Red tape is threatening pensions say engineers

The
Government must begin to simplify complex taxation rules and legislation around
pensions or face more firms abandoning occupational schemes.

That
is the message from a major new pensions survey of 559 engineering employers.

It
shows the majority of employers want to continue offering pension schemes but
financial and legislative pressures are forcing closures.

David
Yeandle, deputy director of the Engineering Employers Federation said declining
stock market returns, minimum funding requirement and introduction of FRS17
have put huge pressure on final salary schemes.

He
warned that pension rules were too complex and called on the Government to
address the whole issue of pensions in its forthcoming Green Paper.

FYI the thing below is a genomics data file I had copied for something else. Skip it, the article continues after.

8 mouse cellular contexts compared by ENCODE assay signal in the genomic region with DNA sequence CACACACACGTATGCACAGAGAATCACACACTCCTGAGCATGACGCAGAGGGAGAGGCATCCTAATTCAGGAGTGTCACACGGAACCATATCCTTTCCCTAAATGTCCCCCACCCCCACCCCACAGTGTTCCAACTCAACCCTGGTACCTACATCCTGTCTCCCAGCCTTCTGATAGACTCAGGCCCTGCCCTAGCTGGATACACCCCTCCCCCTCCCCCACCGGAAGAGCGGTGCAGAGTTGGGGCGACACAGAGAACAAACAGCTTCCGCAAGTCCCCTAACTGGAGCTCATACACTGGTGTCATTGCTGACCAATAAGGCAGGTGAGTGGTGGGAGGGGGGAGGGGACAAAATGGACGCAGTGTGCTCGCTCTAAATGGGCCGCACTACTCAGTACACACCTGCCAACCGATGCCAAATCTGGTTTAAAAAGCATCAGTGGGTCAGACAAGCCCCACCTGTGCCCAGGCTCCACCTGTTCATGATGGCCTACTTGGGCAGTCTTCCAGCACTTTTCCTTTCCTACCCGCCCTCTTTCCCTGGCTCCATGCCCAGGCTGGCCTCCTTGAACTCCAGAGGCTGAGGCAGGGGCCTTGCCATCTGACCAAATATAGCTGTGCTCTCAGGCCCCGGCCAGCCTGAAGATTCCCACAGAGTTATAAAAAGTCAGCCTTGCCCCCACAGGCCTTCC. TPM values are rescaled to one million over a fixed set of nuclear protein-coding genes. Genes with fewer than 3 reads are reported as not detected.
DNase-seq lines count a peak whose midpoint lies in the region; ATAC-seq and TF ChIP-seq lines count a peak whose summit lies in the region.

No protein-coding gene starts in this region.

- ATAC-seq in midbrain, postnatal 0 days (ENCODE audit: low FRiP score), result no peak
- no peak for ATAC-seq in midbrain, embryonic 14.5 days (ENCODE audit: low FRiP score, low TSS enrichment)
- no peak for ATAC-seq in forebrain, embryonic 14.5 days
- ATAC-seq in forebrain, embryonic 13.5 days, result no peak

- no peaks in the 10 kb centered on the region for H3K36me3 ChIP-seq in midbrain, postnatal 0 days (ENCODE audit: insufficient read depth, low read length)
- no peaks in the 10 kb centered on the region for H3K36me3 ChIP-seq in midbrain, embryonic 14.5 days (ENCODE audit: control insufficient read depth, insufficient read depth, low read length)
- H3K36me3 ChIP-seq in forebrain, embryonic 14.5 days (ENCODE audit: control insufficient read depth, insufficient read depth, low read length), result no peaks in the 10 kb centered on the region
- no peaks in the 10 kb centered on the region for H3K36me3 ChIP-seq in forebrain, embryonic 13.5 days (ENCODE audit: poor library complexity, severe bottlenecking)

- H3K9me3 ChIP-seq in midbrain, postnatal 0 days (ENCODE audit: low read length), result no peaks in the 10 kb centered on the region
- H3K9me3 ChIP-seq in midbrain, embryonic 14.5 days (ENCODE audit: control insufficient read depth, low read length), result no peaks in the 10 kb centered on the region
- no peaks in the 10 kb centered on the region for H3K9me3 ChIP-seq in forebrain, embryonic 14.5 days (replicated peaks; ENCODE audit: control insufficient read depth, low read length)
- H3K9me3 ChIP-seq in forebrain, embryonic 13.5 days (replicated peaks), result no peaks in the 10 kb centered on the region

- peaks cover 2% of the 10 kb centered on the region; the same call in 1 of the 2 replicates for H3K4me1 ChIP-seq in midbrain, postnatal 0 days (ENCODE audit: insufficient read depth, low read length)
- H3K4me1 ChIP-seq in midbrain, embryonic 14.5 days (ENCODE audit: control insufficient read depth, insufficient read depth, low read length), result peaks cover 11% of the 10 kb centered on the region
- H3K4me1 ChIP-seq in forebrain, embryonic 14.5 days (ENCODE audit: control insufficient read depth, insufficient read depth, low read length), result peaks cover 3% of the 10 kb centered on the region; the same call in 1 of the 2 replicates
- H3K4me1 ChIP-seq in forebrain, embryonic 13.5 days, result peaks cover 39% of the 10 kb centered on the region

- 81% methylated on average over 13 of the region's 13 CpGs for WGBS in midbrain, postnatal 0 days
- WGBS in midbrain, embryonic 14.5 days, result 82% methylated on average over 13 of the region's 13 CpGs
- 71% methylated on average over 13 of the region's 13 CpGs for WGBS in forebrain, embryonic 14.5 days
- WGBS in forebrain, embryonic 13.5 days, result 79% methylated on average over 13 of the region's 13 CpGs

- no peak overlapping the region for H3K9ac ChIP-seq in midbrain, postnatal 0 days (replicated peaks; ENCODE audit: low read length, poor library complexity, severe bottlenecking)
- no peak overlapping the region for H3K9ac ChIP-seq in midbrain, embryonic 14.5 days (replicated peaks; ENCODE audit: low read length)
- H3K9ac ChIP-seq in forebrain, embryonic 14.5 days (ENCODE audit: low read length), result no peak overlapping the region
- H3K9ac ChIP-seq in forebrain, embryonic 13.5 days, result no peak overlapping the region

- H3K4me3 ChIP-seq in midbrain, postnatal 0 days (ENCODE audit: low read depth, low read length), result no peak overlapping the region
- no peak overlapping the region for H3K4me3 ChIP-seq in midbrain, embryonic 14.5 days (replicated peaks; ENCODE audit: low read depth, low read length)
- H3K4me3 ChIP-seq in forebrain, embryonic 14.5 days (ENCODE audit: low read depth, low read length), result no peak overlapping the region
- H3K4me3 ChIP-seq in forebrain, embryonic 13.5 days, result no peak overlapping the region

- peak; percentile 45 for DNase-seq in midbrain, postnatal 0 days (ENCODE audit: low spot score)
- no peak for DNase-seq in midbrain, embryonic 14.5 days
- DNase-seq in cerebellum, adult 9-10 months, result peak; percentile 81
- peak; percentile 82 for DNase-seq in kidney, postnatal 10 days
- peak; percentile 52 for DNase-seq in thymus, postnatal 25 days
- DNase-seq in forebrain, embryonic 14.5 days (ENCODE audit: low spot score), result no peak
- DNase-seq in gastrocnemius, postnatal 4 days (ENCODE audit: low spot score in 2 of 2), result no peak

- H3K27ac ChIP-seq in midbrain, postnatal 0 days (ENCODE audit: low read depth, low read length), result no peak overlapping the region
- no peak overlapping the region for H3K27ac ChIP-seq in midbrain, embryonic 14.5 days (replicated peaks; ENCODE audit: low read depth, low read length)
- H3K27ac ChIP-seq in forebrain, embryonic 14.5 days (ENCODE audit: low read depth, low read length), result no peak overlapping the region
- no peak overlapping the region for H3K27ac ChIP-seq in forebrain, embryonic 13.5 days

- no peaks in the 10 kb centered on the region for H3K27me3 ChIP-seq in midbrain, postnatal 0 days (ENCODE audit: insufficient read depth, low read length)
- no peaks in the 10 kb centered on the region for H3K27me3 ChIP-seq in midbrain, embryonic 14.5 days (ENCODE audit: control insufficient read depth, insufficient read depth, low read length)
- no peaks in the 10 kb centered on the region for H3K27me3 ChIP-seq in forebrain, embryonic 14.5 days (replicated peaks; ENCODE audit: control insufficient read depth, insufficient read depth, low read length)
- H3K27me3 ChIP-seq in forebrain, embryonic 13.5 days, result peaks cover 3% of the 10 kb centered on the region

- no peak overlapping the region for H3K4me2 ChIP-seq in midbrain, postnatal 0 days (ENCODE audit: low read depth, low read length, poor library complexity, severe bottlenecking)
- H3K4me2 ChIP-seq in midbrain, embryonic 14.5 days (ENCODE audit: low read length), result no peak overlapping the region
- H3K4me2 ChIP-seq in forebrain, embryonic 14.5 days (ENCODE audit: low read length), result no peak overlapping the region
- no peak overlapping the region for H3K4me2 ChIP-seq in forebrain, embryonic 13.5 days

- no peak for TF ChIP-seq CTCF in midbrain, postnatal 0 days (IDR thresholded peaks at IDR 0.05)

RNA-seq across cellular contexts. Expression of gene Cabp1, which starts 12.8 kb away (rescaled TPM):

"The
Government should be making pensions more understandable and attractive. This
is a long-term problem and we need to get a consensus on the future of pensions.

"The
key message is that engineering firms are still interested in providing schemes
for staff, but are suffering financial problems that makes it difficult."

The
survey shows more than 200 companies have closed final salary schemes to new
staff – the majority in the last three years.

A
further 54 firms have closed final salary schemes to existing staff and there
was also a considerable acceleration since 1999.

www.eef.org.uk

By
Ross Wigham

Main
findings of the EEF survey


Defined benefit or final salary schemes are still the most common provision,
but money purchase schemes have increased since 1998


The rate at which employers are closing pension schemes or reducing benefits
has accelerated rapidly in the last three years


The main reason for offering a pension was ’employee welfare’


Minimum Funding Requirement and rising costs are main reason for closing final
salary schemes


Nearly three-quarters said all employees should make a compulsory minimum
contribution of between 4 and 6 per cent

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